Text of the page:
“Then, we have restricted,” Saleh said. “Basically, [they are] restricted by somebody else outside of mayor and council.”

Currently, the only restricted funds are slots revenues because they must be spent for specific purposes, Saleh said.

Williams said the slot revenue each year is allocated to paying off the debt of the new police department.

“Assigned monies, which could be spent by you just simply authorizing to spend them, and they are health insurance and community center as of today,” Saleh said.

Tyndall asked for a summary of the current general fund before responding to departmental requests. He also expressed concern about adopting a reserve policy with set minimum fund balances. Instead, he suggests a simpler model that is more easily comprehendible that follows the three-month period practice.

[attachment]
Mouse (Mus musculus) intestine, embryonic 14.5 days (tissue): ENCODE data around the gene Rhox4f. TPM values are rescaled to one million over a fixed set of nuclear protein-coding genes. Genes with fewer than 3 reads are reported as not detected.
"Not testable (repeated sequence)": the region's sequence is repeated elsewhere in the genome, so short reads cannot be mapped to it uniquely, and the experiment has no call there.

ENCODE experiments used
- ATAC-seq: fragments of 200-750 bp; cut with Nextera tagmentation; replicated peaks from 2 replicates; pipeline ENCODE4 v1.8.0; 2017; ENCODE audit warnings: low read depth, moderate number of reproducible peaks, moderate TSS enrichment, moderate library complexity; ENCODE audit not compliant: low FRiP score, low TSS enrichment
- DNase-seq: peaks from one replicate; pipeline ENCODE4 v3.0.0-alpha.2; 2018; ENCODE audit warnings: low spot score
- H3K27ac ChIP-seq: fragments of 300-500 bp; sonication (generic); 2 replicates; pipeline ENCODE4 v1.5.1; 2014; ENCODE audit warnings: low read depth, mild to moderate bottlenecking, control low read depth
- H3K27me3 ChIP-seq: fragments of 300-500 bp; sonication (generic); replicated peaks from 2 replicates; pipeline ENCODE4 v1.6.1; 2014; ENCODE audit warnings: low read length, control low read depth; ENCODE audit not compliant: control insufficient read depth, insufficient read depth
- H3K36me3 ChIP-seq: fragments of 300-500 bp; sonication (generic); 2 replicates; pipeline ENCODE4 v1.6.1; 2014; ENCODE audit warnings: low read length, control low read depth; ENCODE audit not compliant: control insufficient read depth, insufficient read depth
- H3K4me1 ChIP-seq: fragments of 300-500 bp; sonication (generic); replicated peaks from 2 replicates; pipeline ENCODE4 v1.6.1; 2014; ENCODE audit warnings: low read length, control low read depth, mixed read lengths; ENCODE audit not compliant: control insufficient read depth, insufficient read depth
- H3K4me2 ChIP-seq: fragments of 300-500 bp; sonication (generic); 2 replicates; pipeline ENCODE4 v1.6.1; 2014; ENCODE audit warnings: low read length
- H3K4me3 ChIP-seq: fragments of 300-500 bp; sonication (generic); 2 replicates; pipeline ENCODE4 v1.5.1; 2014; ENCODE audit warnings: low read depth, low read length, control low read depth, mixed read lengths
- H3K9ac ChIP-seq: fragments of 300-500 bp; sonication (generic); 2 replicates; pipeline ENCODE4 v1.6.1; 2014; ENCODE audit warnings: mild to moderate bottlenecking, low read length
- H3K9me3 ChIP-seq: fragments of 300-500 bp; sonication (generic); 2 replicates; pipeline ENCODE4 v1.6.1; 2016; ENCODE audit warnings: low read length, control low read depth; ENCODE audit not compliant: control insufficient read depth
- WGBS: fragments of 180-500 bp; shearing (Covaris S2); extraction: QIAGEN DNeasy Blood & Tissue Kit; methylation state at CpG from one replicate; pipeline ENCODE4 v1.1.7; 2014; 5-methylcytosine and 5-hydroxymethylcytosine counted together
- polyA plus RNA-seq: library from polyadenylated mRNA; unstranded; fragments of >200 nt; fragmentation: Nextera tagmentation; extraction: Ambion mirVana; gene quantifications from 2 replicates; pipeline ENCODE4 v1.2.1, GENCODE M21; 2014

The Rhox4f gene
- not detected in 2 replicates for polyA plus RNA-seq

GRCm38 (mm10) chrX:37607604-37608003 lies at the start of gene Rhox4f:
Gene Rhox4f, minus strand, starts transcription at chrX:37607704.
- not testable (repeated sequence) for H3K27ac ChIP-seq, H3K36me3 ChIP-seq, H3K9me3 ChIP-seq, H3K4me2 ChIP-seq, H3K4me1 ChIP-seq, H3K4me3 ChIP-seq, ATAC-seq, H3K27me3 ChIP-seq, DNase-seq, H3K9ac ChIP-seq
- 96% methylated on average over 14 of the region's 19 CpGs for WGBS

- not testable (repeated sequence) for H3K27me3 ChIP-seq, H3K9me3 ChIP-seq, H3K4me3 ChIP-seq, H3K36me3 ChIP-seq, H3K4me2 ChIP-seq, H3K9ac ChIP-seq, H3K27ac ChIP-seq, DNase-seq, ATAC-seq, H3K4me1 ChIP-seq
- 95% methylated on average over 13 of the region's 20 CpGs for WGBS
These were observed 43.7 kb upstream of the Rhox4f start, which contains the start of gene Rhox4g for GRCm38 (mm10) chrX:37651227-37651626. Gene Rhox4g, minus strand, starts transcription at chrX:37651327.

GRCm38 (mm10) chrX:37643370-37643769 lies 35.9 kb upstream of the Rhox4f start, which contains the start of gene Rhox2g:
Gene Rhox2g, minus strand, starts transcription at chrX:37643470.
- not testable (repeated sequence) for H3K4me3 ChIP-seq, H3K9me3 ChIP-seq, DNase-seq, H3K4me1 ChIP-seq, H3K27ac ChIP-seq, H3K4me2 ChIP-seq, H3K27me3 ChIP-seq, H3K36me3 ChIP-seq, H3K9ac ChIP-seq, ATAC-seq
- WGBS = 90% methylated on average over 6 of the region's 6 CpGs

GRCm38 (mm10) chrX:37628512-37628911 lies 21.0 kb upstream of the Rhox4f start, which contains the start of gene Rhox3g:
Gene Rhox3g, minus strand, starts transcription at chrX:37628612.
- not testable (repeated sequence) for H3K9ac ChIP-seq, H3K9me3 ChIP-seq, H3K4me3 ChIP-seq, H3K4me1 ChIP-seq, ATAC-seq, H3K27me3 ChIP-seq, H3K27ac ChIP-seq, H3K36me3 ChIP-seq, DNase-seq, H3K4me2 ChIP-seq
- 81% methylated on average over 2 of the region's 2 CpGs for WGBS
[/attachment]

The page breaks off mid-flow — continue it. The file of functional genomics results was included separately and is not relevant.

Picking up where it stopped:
“If we enact a policy about reserves with these goals and benchmarks in place, when something gets below that level, we have an obligation by the policy we adopt to refill that bucket,” Tyndall said. “And what I’m asking is that if we have that information at the start of the budget, we know what that pot of money needs to be refilled at and it helps us make good decisions, I think.”

Saleh said the reserve policy is a goal to be pursued.

“What we’re trying to do here is establish a policy where, when things go bump in the night, we know we have the reserves on hand,” Williams said.

It will be a gradual process of putting money into the reserves over several fiscal years, Saleh added.

“There are things you can predict and there are things you cannot, but you don’t stop planning for future and investing in the future of the town just because life can happen,” Williams said.

The town aims to make its reserves stronger.

“We have to set achievable goals, I think,” Tyndall said. “And I really think that if we were really good and in a decent financial position to be able to fill these different buckets that are recommended, it would be great. But we’re not.”